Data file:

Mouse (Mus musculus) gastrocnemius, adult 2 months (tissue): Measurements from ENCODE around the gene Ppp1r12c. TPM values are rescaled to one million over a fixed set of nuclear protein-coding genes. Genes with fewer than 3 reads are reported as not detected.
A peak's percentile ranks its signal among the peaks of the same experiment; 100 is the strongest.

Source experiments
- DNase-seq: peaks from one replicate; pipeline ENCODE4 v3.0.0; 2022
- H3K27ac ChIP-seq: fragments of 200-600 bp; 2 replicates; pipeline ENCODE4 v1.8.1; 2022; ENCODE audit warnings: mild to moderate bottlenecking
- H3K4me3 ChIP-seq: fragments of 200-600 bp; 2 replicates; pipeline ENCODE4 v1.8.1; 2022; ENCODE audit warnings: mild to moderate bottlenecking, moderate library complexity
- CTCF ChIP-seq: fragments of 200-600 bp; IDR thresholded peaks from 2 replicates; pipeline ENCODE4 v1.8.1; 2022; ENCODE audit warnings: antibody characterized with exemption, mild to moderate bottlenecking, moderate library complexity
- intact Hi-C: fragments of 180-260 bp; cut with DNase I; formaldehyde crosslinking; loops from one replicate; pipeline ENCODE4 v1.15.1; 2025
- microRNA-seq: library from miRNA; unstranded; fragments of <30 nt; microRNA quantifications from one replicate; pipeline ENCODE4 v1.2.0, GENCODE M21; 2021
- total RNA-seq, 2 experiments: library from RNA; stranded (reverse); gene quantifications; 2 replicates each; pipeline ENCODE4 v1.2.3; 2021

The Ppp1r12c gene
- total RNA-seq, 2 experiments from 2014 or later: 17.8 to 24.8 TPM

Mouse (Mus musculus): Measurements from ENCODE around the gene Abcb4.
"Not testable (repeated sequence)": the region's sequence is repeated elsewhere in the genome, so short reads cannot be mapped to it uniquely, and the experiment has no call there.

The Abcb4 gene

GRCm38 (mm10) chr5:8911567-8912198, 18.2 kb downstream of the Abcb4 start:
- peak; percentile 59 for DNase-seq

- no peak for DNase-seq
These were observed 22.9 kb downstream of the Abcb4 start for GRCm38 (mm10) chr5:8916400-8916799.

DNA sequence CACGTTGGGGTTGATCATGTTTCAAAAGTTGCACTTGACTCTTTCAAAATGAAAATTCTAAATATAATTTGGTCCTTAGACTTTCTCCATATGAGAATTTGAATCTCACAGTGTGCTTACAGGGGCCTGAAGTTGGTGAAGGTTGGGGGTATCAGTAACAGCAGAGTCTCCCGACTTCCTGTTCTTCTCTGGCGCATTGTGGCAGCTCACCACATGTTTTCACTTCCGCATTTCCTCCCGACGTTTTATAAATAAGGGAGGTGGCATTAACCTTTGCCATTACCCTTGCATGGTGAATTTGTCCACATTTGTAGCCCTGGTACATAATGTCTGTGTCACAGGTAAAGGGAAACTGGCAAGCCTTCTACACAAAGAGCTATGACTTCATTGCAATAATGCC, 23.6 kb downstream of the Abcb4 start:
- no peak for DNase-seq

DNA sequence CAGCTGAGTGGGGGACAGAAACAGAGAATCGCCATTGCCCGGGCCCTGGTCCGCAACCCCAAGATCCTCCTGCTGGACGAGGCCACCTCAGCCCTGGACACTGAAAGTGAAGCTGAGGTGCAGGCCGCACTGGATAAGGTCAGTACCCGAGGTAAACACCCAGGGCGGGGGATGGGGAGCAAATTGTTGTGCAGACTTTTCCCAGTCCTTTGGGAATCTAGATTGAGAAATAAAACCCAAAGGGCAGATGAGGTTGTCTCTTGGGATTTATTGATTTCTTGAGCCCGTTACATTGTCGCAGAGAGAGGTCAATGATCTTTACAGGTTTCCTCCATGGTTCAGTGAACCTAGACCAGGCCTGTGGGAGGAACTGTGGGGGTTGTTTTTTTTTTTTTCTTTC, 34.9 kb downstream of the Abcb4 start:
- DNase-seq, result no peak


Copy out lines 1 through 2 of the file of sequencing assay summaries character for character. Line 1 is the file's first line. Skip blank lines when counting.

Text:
Mouse (Mus musculus) gastrocnemius, adult 2 months (tissue): Measurements from ENCODE around the gene Ppp1r12c. TPM values are rescaled to one million over a fixed set of nuclear protein-coding genes. Genes with fewer than 3 reads are reported as not detected.
A peak's percentile ranks its signal among the peaks of the same experiment; 100 is the strongest.